This month we’ve seen some big real estate moves in play, and see developers going all out with new projects that will continue to change the skyline and living trends over the next few years.
In the commercial real estate headlines…
While the latest Brooklyn Rental Market Report shows improvements and ongoing growth in some sectors, and the rent certainly still isn’t cheap in New York, Manhattan is continuing to struggle, especially on the commercial front.
The economy is great, capital is flush, yet despite the fed holding rates steady, we are still seeing some diverging trends in the data and media.
Disney is going all in on New York real estate, with a new deal with Trinity Church for Four Hudson Square. Disney plans to relocate its corporate headquarters to the new site.
In other dealmaker news Z NYC Hotel on Long Island just sold for $43 million. The lot also includes a separate building with 109 apartments in the rear.
3 World Trade Center just made its formal debut on the market. Opening as the city’s fifth tallest building, with 44 elevators, and 80 floors, it is already 38% leased according to AM New York.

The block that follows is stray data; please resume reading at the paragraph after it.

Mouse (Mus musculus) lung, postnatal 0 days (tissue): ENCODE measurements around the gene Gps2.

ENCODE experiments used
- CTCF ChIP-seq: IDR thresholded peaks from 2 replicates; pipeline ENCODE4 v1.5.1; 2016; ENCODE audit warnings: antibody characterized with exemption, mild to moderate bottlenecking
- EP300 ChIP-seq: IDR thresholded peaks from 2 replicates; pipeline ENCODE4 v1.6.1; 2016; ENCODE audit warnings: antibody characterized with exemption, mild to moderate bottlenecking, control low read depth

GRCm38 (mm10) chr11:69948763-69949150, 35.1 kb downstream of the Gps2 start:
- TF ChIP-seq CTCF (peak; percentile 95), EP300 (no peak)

On the residential market, One Wall Street is nearing the end of its conversion, with sales expected to begin in the next few months. Current pricing is anticipated to average $3 million for entry apartments, with a triplex penthouse asking over $38 million. Over half of the units will only be studios or one-bedroom apartments. Retail space will include the building having its own Whole Foods supermarket.
Prices at One Wall Street may seem like even more of a steal when you look at the cost of today’s micro-apartments in New York City. Graham Hill who sold his last tiny living space for just under $1 million, just listed a 350 square foot apartment in Soho for $750,000.
Those looking for more of a deal might want to check out The Gallivant hotel in Times Square. The lender is reportedly set to hold a foreclosure sale of the mortgage and may slash the debt on the property by around half according to the NY Post. This month will also see the foreclosure auction of One Bennett Park. The site has as much as 276,000 square feet to develop for a residential project.